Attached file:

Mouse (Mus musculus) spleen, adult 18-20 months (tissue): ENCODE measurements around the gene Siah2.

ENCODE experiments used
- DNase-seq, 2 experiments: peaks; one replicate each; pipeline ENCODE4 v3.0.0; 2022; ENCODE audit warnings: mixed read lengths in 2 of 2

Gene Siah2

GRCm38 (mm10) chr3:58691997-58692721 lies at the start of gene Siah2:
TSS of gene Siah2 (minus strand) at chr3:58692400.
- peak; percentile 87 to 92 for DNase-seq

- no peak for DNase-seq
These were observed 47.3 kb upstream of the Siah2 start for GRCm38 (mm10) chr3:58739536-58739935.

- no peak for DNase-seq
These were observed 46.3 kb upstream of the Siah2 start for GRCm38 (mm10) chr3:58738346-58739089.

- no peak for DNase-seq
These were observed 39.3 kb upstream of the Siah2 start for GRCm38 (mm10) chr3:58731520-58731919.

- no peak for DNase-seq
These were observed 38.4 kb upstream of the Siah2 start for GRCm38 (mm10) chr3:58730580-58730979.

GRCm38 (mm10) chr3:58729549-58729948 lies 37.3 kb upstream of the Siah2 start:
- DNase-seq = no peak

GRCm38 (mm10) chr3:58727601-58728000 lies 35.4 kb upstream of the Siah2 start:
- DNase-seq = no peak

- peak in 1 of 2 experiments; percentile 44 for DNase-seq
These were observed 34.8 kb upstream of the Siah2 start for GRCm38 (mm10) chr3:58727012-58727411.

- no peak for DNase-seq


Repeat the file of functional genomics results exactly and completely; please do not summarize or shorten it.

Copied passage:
Mouse (Mus musculus) spleen, adult 18-20 months (tissue): ENCODE measurements around the gene Siah2.

ENCODE experiments used
- DNase-seq, 2 experiments: peaks; one replicate each; pipeline ENCODE4 v3.0.0; 2022; ENCODE audit warnings: mixed read lengths in 2 of 2

Gene Siah2

GRCm38 (mm10) chr3:58691997-58692721 lies at the start of gene Siah2:
TSS of gene Siah2 (minus strand) at chr3:58692400.
- peak; percentile 87 to 92 for DNase-seq

- no peak for DNase-seq
These were observed 47.3 kb upstream of the Siah2 start for GRCm38 (mm10) chr3:58739536-58739935.

- no peak for DNase-seq
These were observed 46.3 kb upstream of the Siah2 start for GRCm38 (mm10) chr3:58738346-58739089.

- no peak for DNase-seq
These were observed 39.3 kb upstream of the Siah2 start for GRCm38 (mm10) chr3:58731520-58731919.

- no peak for DNase-seq
These were observed 38.4 kb upstream of the Siah2 start for GRCm38 (mm10) chr3:58730580-58730979.

GRCm38 (mm10) chr3:58729549-58729948 lies 37.3 kb upstream of the Siah2 start:
- DNase-seq = no peak

GRCm38 (mm10) chr3:58727601-58728000 lies 35.4 kb upstream of the Siah2 start:
- DNase-seq = no peak

- peak in 1 of 2 experiments; percentile 44 for DNase-seq
These were observed 34.8 kb upstream of the Siah2 start for GRCm38 (mm10) chr3:58727012-58727411.

- no peak for DNase-seq